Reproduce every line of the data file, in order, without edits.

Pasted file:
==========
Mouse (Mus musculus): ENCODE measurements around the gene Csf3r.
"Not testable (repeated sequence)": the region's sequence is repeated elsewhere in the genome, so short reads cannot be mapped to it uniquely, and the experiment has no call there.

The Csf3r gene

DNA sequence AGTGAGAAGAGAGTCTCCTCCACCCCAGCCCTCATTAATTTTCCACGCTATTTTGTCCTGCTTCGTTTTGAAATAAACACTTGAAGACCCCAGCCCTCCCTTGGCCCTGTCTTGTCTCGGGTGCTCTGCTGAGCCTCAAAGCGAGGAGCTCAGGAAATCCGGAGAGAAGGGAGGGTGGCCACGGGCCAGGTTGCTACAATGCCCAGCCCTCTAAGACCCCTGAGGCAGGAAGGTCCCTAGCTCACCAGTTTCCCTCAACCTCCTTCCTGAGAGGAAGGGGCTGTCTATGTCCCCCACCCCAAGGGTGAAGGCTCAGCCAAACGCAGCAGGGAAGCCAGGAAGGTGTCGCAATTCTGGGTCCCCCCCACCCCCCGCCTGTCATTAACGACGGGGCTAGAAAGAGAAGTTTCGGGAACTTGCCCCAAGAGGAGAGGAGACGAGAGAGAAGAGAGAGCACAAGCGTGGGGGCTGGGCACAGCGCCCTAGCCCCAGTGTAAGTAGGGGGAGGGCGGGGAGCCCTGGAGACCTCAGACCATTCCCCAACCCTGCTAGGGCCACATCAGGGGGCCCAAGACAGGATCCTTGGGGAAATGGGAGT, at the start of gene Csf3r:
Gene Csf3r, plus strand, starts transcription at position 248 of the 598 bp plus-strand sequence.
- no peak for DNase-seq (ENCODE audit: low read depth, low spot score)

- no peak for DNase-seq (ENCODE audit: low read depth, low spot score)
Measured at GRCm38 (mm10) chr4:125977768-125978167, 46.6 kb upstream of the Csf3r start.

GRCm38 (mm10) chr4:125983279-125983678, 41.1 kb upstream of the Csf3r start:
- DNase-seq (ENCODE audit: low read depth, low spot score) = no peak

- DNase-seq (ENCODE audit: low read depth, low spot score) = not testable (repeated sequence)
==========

Mouse (Mus musculus): ENCODE measurements around the gene Csf3r.
"Not testable (repeated sequence)": the region's sequence is repeated elsewhere in the genome, so short reads cannot be mapped to it uniquely, and the experiment has no call there.

The Csf3r gene

DNA sequence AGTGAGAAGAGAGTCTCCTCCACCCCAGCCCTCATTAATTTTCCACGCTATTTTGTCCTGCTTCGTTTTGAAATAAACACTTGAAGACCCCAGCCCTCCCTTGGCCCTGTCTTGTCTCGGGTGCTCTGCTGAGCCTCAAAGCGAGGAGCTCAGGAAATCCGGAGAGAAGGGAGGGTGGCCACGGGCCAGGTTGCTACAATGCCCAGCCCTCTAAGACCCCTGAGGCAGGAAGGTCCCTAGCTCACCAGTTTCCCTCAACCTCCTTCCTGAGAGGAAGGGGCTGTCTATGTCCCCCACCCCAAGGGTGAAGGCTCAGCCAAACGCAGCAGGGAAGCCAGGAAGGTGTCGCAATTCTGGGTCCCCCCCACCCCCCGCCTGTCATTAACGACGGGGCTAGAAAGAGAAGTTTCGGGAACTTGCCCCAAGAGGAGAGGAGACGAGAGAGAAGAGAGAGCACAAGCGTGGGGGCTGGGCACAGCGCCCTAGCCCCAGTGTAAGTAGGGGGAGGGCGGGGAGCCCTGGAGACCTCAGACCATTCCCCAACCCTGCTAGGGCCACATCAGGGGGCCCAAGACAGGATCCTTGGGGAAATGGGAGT, at the start of gene Csf3r:
Gene Csf3r, plus strand, starts transcription at position 248 of the 598 bp plus-strand sequence.
- no peak for DNase-seq (ENCODE audit: low read depth, low spot score)

- no peak for DNase-seq (ENCODE audit: low read depth, low spot score)
Measured at GRCm38 (mm10) chr4:125977768-125978167, 46.6 kb upstream of the Csf3r start.

GRCm38 (mm10) chr4:125983279-125983678, 41.1 kb upstream of the Csf3r start:
- DNase-seq (ENCODE audit: low read depth, low spot score) = no peak

- DNase-seq (ENCODE audit: low read depth, low spot score) = not testable (repeated sequence)